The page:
Life-with-Hope Sentencing: The Argument for Replacing Life-Without-Parole Sentences with Presumptive Life Sentences
37 Pages Posted: 22 Feb 2015 Last revised: 3 Aug 2017
Date Written: February 20, 2015
The United States has over 41,000 people serving life-without-parole (LWOP) sentences. It is a phenomenon unparalleled in the history of the world. This rise is attributable to a strange confluence of (1) the increasing use of LWOP as an alternative to the death penalty, (2) abolition of parole by states as part of truth-in-sentencing reforms, and (3) the rise in mandatory minimum sentences, particularly related to sale and distribution of illegal drugs. Nowhere has a state or federal government examined the appropriateness of LWOP sentences or developed a framework to assess whether an offender warrants such a sentence.
Given the historical thoughtlessness of determining who receives this serious punishment and the wild increase in such sentences, LWOP sentences clearly need reform. This Article attempts to address this epidemic by demonstrating the shortcomings of LWOP and proposing an alternative sentencing model for serious offenders.
This Article, then, argues for the abolition of LWOP sentences. Specifically, the human rights implications of such sentences, the speculative nature of such sentences, and the presence of other sufficient alternatives provide justification for the abandoning of LWOP sentences. Instead, this Article advocates for the adoption of presumptive life sentences as an alternative to LWOP.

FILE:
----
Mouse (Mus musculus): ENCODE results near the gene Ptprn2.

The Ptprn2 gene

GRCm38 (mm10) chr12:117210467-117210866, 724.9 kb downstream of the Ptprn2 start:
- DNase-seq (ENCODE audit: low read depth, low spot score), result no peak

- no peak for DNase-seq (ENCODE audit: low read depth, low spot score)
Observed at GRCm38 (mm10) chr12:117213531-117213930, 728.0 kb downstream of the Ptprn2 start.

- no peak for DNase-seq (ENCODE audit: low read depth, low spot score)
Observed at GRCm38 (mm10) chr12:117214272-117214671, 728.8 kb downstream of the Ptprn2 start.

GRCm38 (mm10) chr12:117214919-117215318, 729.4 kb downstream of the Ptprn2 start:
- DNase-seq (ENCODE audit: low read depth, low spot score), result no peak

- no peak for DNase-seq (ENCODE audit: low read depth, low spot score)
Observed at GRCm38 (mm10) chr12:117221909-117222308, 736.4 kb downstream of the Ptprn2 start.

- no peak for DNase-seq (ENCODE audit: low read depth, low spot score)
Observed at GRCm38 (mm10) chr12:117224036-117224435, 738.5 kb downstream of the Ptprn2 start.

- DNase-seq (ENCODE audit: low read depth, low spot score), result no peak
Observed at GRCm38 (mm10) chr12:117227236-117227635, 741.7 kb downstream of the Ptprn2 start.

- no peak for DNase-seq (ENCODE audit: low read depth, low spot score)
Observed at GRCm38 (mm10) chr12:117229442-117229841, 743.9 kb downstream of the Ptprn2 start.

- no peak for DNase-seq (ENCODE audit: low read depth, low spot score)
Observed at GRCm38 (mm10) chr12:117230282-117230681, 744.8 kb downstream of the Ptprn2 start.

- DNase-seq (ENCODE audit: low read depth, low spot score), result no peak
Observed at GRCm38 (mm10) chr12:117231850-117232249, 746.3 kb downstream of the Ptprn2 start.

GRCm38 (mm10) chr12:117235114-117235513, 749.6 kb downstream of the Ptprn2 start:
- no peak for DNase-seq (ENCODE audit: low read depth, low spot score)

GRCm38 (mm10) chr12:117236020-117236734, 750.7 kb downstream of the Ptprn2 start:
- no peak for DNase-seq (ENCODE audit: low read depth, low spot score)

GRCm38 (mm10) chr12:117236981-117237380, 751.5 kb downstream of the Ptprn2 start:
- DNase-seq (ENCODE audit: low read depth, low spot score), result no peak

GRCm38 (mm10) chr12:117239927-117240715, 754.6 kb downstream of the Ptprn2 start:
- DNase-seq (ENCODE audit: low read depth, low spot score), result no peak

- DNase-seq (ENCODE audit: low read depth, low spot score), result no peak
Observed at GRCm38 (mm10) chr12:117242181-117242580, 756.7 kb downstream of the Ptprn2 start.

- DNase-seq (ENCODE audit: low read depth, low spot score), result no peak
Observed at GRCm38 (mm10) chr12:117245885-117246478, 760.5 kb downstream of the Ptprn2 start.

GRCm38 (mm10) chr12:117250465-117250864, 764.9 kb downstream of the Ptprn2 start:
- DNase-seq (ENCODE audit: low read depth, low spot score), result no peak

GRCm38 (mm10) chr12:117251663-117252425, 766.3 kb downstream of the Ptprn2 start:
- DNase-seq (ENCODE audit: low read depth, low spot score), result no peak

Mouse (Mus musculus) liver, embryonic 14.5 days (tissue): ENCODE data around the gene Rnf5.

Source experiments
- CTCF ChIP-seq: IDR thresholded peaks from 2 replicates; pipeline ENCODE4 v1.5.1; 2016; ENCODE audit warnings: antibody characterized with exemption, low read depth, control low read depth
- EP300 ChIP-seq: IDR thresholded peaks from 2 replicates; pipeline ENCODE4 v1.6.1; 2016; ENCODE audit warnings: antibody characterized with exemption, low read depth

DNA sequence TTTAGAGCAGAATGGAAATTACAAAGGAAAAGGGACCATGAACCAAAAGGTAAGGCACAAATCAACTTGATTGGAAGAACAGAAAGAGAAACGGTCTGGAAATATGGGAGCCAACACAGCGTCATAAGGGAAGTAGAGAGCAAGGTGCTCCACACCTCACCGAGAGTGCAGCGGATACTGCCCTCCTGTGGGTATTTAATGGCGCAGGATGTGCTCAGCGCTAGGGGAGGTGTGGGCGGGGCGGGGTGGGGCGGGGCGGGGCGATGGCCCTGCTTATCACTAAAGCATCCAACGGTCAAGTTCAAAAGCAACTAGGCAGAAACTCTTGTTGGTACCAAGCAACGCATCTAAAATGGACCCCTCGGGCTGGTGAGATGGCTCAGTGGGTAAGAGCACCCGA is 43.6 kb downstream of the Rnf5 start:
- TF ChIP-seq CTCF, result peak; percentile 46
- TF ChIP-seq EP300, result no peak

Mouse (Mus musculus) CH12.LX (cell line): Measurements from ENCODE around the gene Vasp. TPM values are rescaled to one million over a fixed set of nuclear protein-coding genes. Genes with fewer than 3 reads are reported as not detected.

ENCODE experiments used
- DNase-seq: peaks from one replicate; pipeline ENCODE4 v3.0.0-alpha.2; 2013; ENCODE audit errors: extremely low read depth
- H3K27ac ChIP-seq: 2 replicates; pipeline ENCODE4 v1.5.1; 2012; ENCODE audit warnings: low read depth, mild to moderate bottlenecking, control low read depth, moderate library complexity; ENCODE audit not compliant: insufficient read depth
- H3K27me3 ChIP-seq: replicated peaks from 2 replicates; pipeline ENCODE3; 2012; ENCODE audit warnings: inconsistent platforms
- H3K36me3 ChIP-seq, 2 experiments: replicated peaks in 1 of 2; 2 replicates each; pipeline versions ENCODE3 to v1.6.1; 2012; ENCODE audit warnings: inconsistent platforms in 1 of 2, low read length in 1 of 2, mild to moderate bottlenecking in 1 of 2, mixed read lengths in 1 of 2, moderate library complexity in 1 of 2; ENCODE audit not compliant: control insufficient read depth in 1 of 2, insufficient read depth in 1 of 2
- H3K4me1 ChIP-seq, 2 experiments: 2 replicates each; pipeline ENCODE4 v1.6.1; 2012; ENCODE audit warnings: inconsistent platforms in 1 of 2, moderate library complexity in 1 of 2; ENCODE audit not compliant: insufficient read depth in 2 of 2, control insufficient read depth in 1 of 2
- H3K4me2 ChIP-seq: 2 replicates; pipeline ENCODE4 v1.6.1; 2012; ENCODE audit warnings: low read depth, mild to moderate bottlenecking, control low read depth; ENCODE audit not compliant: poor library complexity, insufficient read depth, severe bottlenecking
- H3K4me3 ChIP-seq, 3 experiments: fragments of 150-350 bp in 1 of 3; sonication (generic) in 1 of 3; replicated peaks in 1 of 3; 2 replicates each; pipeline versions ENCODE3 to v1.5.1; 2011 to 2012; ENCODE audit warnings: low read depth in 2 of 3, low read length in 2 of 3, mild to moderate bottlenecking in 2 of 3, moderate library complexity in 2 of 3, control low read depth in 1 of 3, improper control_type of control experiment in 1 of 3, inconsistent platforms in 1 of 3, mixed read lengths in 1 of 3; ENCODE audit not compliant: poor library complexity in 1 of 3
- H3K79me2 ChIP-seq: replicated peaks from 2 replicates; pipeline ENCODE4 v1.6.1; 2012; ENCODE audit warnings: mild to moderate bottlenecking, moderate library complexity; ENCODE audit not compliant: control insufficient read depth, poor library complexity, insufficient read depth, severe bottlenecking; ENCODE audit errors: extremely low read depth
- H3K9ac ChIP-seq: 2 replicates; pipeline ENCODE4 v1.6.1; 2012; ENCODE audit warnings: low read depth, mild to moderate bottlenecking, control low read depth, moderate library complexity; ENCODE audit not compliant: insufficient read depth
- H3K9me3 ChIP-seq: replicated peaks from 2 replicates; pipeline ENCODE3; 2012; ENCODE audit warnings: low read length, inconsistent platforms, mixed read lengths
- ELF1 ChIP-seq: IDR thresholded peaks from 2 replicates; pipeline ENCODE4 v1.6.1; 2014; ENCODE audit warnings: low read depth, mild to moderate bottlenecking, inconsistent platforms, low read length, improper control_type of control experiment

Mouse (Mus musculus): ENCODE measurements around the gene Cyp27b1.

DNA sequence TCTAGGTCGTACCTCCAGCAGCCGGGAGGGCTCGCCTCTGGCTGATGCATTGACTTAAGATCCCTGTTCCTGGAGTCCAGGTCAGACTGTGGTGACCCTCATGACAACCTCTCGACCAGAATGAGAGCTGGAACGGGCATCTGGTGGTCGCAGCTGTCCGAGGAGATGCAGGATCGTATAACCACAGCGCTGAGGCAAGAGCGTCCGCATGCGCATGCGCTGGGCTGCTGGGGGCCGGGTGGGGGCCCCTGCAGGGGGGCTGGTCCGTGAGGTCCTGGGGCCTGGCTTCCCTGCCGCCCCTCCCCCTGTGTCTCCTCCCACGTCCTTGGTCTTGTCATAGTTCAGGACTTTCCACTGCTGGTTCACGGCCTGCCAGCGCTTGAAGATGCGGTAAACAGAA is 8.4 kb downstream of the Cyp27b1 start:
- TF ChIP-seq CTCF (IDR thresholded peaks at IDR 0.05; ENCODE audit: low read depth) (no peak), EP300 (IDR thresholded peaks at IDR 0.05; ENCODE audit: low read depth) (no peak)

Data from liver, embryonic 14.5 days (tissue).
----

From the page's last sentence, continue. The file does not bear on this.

In Part I, the Article describes the current LWOP crisis. Part II of this Article makes the case for abolishing LWOP sentences. Finally, in Part III, the Article proposes the adoption of presumptive life sentences as a feasible alternative to life without parole, and demonstrates how such sentences can replace LWOP and end the LWOP epidemic.
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